A snapshot of your cat for the family Christmas card can turn charming. Not so sweet, though, when they decide to have a “no holds barred” wrestling bout with your Christmas tree. You put forth a lot of time and effort to provide them with plenty of glittery, sparkly toys. Pine needles give them a tasty source of nutritious greens they may gnaw on.
You could put some water for everyone to drink beneath that festive tree skirt! However, you then dismiss them outright. And you’re making no effort to hide their new hangout from them. At least, that’s how your cat pal sees it.
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Your cat may be at risk from your Christmas tree, ornaments, handmade cranberry garland, and other festive decorations. Never fear! Even if you have a cat, these tricks on how to stop cat from climbing the Christmas tree can help you prevent it and have a festively decorated house for the holidays.
Make a good first impression by ensuring that your cat’s tree is safe and secure, with nothing it may shake loose or knock over. Invest in a tree stand with a sturdy foundation, just like this one. As a bonus, your cat will be safe from the potential dangers of water exposure thanks to the stand’s rock-solid construction. Though to appreciate this, owning a cat is not required. Wild canines may easily knock down a tree with boundless energy and enthusiasm.
From the bottom:
Place the tree stand in the middle of a square piece of plywood about the same width as your tree, and mark where the legs of the stand sit. Follow the markings to drill holes and fasten the stand to the plywood.
From the top:
Install a wall anchor at the same height as the upper third of the tree once you’ve set it up. Make a knot at the end of the fishing line and secure it to the anchor underneath the tree’s trunk.
Tying down your tree’s trunk and crown is also a good idea. A thick nylon line or rope fastened to the floor, the wall, or the ceiling may provide an additional support layer.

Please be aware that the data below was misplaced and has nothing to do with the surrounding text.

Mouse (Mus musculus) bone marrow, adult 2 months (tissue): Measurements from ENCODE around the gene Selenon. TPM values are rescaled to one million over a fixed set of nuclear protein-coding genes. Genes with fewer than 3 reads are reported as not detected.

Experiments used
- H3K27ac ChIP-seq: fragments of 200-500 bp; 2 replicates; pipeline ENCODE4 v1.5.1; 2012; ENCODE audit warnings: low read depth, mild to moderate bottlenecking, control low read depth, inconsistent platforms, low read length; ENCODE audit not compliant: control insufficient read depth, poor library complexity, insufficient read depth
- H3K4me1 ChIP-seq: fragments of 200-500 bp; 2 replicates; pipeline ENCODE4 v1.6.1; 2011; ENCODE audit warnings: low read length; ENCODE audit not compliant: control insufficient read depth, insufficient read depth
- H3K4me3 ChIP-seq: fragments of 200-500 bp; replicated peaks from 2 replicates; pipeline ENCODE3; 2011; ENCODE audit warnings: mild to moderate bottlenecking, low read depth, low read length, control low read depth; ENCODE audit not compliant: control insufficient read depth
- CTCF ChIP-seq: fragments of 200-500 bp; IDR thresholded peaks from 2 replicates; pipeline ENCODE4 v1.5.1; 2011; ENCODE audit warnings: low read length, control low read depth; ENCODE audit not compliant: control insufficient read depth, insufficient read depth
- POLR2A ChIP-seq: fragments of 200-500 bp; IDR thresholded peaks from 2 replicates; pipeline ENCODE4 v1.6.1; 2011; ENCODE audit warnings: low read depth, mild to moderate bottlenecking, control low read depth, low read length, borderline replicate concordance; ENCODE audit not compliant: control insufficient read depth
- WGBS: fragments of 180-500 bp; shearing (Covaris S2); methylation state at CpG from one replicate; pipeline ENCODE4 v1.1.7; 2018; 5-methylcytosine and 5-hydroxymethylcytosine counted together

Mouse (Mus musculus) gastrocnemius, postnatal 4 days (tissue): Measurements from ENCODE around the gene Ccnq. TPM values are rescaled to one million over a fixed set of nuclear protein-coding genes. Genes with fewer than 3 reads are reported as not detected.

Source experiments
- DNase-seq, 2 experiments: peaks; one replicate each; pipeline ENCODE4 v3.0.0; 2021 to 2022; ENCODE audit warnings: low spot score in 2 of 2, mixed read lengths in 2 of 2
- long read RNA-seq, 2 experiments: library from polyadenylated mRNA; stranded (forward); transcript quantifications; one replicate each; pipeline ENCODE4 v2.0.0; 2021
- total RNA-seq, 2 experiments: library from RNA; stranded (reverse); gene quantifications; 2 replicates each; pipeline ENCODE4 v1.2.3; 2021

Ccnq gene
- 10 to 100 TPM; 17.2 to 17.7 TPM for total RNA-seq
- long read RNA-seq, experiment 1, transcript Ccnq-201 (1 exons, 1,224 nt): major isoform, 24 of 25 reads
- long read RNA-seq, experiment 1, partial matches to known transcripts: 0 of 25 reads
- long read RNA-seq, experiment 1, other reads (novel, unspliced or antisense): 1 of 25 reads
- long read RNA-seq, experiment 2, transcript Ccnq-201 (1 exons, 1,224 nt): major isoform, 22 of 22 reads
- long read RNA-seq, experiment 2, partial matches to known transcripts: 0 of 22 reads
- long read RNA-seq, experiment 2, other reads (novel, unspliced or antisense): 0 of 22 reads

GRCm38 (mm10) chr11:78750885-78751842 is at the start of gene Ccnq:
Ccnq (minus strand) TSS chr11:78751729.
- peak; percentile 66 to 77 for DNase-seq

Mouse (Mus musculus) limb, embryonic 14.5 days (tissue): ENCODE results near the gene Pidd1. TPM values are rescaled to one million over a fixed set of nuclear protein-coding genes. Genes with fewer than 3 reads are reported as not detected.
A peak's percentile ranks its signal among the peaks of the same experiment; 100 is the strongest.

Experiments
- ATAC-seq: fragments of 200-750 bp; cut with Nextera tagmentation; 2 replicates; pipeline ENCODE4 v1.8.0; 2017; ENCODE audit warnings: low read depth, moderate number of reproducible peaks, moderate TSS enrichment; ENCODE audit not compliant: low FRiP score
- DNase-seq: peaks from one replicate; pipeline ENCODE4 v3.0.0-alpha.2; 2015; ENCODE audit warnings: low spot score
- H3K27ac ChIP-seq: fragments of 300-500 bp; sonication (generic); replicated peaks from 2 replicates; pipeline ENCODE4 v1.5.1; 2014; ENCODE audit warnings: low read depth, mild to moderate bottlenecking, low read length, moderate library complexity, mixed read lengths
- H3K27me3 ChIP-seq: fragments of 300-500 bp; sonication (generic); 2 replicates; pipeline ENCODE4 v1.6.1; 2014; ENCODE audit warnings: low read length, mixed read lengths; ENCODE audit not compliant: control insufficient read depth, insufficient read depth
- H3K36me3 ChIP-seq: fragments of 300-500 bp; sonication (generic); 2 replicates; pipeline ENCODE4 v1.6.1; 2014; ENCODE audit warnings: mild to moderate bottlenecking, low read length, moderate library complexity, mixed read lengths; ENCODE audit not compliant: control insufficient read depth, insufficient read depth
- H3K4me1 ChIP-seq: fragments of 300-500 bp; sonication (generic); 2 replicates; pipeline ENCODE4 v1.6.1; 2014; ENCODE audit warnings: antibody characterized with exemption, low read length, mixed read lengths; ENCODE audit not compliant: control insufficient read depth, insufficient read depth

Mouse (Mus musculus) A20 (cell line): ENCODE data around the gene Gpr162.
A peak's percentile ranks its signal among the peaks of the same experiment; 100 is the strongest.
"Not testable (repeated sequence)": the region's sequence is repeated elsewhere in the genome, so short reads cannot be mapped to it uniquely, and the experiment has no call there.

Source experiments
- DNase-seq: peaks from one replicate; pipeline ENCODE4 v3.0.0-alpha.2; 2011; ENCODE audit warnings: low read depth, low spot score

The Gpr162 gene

Make the tree seem disgusting
The correct answer for how to stop cat climbing Christmas tree may be by adopting the strategy when of making the base of your tree less appealing to your feline friend. A few examples are as follows.
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Flavorings and Sprays:
Commercial products (like Keep Off!) have been met with mixed reviews; however, some pet owners have reported success. Combine water and oil from an orange, lemongrass, or citronella tree to make your spray. Some felines are so repulsed by these odors that they naturally avoid the area.
A similar look could be achieved by scattering orange peels around the tree’s trunk; just remember to replenish them every few days. You’ll get more Vitamin C, which is great for fighting the flu, and that’s always a plus.
Some cats get the willies if they step on aluminum foil that has been put beneath or wrapped around the base of a tree.
There are commercial training mats on the market, but we don’t advise using them since your cat will get a static shock while walking on them. It may work, but only if you’re willing to risk your cat’s emotional well-being every time he satisfies his natural curiosity.
Defend Your Tree from Being Climbed
Wrapping the tree’s base with aluminum foil is a nice touch. For many cats, the crinkling sound and feel are too much to bear. A lightweight tree skirt may drape over the foil to complete the festive look.
Also, use your imagination and decorate the stones with garden ornaments. When cats walk, they don’t want to feel wobbly. The Christmas Tree Defender is another option for how to stop cat climbing Christmas trees; it is quite effective at deterring cats from climbing Christmas trees.